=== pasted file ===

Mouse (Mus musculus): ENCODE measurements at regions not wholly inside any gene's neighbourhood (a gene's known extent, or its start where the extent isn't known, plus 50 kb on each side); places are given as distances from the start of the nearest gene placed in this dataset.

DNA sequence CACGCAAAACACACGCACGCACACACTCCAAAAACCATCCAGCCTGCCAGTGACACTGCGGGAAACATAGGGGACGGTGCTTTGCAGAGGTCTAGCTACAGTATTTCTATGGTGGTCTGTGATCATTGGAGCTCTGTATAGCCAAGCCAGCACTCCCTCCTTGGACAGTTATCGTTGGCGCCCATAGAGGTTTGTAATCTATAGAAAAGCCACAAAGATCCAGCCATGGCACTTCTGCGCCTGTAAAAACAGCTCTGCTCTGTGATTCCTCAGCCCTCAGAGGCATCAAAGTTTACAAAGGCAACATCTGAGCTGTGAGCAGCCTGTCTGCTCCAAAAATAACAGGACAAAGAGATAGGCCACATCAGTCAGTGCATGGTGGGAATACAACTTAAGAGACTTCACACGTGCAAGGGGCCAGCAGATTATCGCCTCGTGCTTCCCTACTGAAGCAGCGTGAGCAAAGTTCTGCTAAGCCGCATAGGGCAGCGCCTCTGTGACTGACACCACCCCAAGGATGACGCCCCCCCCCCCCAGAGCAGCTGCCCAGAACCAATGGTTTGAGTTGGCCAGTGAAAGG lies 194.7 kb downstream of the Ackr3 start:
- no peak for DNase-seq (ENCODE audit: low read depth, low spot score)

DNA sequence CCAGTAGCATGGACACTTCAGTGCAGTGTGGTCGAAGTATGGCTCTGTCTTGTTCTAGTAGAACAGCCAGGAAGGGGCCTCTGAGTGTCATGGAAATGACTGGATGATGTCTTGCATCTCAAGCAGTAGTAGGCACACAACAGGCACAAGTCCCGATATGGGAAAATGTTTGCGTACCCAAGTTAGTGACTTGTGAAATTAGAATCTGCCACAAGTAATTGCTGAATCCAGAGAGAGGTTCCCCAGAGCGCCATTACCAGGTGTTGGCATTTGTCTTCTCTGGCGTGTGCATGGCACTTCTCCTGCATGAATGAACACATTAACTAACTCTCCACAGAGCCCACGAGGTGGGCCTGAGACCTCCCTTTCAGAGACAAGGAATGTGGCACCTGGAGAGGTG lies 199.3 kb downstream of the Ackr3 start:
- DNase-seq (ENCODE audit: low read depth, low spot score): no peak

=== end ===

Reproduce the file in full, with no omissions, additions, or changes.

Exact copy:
Mouse (Mus musculus): ENCODE measurements at regions not wholly inside any gene's neighbourhood (a gene's known extent, or its start where the extent isn't known, plus 50 kb on each side); places are given as distances from the start of the nearest gene placed in this dataset.

DNA sequence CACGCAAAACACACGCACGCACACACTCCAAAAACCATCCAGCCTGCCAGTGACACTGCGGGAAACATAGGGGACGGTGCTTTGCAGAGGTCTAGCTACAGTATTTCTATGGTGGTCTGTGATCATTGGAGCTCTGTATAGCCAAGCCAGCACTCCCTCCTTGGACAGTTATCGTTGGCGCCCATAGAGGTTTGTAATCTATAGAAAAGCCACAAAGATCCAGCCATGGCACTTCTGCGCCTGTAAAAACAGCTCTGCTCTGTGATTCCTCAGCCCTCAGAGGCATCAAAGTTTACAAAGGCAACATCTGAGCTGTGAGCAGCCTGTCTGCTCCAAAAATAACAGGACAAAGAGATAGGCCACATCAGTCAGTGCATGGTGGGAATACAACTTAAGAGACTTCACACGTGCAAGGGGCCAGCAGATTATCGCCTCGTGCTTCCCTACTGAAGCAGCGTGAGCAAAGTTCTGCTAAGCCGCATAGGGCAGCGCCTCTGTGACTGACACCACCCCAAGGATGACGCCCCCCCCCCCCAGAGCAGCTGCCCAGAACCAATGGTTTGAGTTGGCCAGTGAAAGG lies 194.7 kb downstream of the Ackr3 start:
- no peak for DNase-seq (ENCODE audit: low read depth, low spot score)

DNA sequence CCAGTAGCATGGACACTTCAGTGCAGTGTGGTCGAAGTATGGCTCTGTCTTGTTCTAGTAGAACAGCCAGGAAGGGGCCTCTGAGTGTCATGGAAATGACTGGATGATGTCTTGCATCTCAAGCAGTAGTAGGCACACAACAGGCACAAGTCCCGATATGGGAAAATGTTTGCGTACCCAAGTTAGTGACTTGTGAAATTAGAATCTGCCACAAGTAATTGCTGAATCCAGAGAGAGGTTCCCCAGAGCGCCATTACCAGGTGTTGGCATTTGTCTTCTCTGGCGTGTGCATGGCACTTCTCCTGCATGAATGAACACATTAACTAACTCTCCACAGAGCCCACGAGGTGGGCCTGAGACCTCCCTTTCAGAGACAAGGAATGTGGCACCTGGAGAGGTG lies 199.3 kb downstream of the Ackr3 start:
- DNase-seq (ENCODE audit: low read depth, low spot score): no peak